'When I heard that Hamas decided to go in and say to the Israelis, “Here we are, get out of our territory, lift the siege”, I was actually very happy. Obviously, I was not happy by the death of civilians anywhere’. Tariq Ali
The despicable reality of ‘Here we are…' was that ‘Hamas murdered 1,400 people (on 7 October)... taking 220 hostages – among them children, the elderly, and dual and foreign nationals.’ BBC
Ali’s emotional qualifier (highlighted in italics) is for me, devoid of context, sincerity or any human empathy. But why?
In a typically illuminating article in The Guardian, Jonathan Freedland uses the analogy of football tribalism to (part) explain, not excuse, opposing views in this violent, vile conflict playing out in Gaza as we speak:
You see it in those who tear down posters on London bus shelters depicting the faces of the more than 200 Israelis currently held hostage by Hamas in Gaza – including toddlers and babies. You see it too in those who close their eyes to the consequences of Israel’s siege of Gaza, to the impact of denied or restricted supplies of water, food, medicine and fuel on ordinary Gazans – including toddlers and babies. For these hardcore supporters of each side, to allow even a twinge of human sympathy for the other is to let the team down.
It would be comforting to shrug off this binary thinking as nothing more than the moral failing of the distant spectator – but it’s having a concrete effect, on the conflict itself and on those hurt by it.
For this tendency, this need, to see one side as all good and the other as all evil is hardly confined to the football terraces and the streets…’ Jonathan Freedland, The Guardian (28th October 2023)
Tariq Ali, preaching to the twisted, said that he didn't agree with Hamas' ‘tactics’. IDF show off the tunnel at the Alshifa Hospital. And that justifies, verifies their barbaric actions. This is madness.
The only common denominator is that the civilians die, get maimed, lose their families, legs, eyes. It is shocking. But here's the rub. This particular upsurge in raw violence we are watching on TV, does have a beginning.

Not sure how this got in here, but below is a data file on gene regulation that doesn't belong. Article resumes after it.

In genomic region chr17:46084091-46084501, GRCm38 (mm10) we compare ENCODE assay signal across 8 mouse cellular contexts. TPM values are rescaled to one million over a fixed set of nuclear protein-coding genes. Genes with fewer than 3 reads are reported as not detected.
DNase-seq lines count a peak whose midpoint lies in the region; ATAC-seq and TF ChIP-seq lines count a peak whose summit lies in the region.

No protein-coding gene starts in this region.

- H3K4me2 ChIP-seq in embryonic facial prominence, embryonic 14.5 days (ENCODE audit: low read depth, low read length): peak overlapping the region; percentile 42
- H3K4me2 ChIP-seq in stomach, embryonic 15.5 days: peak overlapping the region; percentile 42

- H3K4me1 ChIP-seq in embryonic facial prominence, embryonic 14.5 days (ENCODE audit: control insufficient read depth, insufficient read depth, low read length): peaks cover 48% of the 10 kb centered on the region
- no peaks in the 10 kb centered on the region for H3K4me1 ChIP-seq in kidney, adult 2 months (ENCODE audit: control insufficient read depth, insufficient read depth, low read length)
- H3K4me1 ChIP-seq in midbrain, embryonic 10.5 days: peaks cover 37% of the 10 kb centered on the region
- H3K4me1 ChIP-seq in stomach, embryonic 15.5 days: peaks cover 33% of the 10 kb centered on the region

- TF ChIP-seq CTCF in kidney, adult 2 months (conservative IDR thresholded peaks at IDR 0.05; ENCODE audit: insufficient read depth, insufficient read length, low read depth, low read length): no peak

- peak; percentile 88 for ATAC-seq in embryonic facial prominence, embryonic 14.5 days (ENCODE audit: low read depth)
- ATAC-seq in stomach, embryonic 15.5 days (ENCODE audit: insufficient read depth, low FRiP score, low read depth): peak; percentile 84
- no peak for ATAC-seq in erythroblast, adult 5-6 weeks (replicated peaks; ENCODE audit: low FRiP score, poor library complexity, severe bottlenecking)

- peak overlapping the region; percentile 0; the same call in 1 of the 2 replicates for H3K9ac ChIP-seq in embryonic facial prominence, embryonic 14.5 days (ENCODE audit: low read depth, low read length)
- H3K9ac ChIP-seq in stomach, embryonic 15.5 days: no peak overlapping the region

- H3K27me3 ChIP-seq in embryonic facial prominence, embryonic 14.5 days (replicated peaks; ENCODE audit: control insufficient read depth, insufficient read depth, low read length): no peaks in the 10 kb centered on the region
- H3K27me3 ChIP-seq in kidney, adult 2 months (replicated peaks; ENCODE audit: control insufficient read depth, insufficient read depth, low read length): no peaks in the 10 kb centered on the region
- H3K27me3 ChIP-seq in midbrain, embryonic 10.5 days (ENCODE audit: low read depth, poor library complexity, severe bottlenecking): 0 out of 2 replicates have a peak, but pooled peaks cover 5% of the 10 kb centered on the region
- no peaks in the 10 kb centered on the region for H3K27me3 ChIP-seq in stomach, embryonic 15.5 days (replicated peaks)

On a lovely day there is a music festival. Young women and blokes dancing to the beat. Not a care in the world. On a lovely day there are ordinary civilians going about their daily lives in some kibbutz - a collective agricultural settlement in modern Israel, owned and administered communally by its members and on which children are reared, in southern Israel. And then the Devil drops in. He gatecrashes the party, slaughters these civilians and partygoers. And what does my team, team Palestine (got the badge) say? ‘But’.
Yes, ‘but’... ‘But’ look at the numbers, ‘But’ you have to see it in context…But you don’t have to. You can choose to see it as the act of evil that it clearly is.
Sharone Lifschitz’s parents were two of the 242 people who were taken hostage in October by Hamas. Her 85-year-old mother, Yocheved, was released 17 days later. Her 83-year-old father, Oded, is still being held hostage.
In a Newsnight interview, Sharone insisted that you have to see the slaughter, that premeditated slaughter for what it is; there are no ‘but's’. She is still calling for the slaughter of Palestinians to stop. For this hatred to end. She still embraces peace and reconciliation.
Here is this remarkable interview with the excellent Victoria Derbyshire. In it we see the film of her mother ‘embracing’ – for want of a better word, one of her captors. She says ‘shalom’, a term used as a salutation by Jewish people when meeting or parting, meaning ‘peace’.